January 12, 1950
APPLICATION OF WESTINGHOUSE AIR BRAKE CO.
Earl F. Reed, Donald W. Ebbert, Thorp, Bostwick, Reed & Armstrong, Pittsburgh, for appellant.
Maurice Louik, Harrison & Louik, Pittsburgh, for appellee.
Before Rhodes, P. J., and Hirt, Reno, Dithrich, Ross and Fine, JJ.
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Arbitrators selected under a written collective bargaining agreement between The Westinghouse Air Brake Company, hereafter called Westinghouse, and United Electrical, Radio and Machine Workers of America, Local No. 610, hereafter called the Union, found for the latter. Contending only that 'the arbitrators exceeded their powers', within the meaning of the Act of April 25, 1927, P.L. 381, § 10(d), 5 P.S. § 170(d), Westinghouse obtained a rule to show cause why the award should not be vacated. After argument the court below discharged the rule, and Westinghouse appealed.
The agreement provides for submission of grievances to arbitrators and the method of their selection. A section
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defines grievances: 'A grievance is defined to be any question or controversy between the Company and one (1) or more employees or the Union as to the application, interpretation or violation of the terms of this Agreement, or any matter involving wages, hours or working conditions not specifically covered by this Agreement.' (Emphasis added.) It provides that a decision of two of three arbitrators shall be the decision of the board, and: 'The decision of the Board shall be final and binding upon both parties.' There is also a provision: 'The Board of Arbitration shall not have the right to in any way alter, amend or enlarge the terms of this Agreement.'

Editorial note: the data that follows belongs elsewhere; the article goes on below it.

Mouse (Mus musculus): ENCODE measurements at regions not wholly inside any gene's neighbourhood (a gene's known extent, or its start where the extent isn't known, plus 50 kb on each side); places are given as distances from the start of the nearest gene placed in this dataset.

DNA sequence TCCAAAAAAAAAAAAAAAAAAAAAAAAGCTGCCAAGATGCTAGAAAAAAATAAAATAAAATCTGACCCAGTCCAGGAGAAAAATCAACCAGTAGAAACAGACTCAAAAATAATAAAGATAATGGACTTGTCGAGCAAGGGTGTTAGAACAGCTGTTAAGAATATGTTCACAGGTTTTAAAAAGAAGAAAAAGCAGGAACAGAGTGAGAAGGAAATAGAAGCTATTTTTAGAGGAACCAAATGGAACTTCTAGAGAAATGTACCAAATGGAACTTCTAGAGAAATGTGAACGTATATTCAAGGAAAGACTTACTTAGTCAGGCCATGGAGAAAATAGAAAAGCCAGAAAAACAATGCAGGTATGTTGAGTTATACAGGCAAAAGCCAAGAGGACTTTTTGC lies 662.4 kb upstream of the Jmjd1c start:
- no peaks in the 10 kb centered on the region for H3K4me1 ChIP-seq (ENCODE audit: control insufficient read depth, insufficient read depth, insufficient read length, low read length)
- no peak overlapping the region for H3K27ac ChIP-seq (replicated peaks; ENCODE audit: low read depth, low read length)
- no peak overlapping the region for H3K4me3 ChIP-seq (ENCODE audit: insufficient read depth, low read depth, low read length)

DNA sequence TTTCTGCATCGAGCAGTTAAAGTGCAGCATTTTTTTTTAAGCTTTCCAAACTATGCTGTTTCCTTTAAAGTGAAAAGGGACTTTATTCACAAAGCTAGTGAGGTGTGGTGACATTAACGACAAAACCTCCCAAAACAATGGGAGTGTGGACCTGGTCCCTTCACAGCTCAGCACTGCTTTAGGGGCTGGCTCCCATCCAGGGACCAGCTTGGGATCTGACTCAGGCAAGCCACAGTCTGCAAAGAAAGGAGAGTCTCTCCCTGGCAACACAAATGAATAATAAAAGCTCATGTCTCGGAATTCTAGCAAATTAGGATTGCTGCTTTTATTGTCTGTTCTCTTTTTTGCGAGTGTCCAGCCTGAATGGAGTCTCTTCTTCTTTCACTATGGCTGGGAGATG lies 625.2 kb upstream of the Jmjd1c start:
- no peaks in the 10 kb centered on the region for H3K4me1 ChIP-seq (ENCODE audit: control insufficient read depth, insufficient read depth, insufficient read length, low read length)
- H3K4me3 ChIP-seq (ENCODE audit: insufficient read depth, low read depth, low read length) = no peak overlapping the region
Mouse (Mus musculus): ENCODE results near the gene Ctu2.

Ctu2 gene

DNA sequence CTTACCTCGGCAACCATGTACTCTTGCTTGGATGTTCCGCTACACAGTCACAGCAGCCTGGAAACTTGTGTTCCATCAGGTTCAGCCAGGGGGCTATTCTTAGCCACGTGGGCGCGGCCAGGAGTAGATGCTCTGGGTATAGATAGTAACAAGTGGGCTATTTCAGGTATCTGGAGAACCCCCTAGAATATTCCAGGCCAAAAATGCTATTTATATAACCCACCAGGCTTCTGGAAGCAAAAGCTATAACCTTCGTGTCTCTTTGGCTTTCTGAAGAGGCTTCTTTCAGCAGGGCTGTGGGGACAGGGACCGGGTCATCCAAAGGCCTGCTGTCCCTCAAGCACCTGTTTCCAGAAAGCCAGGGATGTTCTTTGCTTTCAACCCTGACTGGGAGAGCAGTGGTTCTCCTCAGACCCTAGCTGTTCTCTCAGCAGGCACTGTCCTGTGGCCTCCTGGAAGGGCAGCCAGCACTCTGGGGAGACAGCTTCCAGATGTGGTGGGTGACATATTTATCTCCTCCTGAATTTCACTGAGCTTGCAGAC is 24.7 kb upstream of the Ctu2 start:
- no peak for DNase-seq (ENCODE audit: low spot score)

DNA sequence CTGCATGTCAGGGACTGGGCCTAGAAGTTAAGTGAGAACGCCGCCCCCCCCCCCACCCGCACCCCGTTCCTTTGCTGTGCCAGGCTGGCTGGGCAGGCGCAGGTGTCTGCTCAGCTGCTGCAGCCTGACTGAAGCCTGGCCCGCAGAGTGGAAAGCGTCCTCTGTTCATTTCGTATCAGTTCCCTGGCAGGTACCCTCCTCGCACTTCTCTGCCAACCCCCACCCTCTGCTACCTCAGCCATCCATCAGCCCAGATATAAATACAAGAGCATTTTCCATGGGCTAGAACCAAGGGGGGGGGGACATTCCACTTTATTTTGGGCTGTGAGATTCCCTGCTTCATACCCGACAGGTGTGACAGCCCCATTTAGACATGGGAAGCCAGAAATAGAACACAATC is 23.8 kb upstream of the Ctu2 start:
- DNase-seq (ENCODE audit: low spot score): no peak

The grievance submitted to the arbitrators related to and called for an interpretation of Section 1 of Article II of the agreement: 'The normal work week shall be forty (40) hours, consisting of five (5) eight-hour days, Monday to Friday, inclusive, except where continuous operation requires otherwise. Nothing contained in this Section shall be interpreted to limit the right of the Company to schedule more or less than normal working time.' Two other sections of the agreement are also pertinent. Article I, Section 6 provides: 'Management of the plant and direction of the working forces are vested in the Company. The exercise of such rights by the Company shall include but not be limited to the right to hire, assign and schedule the work, * * * provided that no action so taken shall be in violation of any other provisions of this agreement.' Article IV, Section 2, 'Overtime at the rate of time and-one-half shall also be paid for all hours worked between 7:15 a. m. Saturday and 7:15 a. m. Sunday.'
The Union's written grievance charged that Westinghouse violated Section 1 of Article II: 'By laying men off a day or more in their normal scheduled work week (Monday through Friday) when they have work available.' The arbitrators, with the one selected by Westinghouse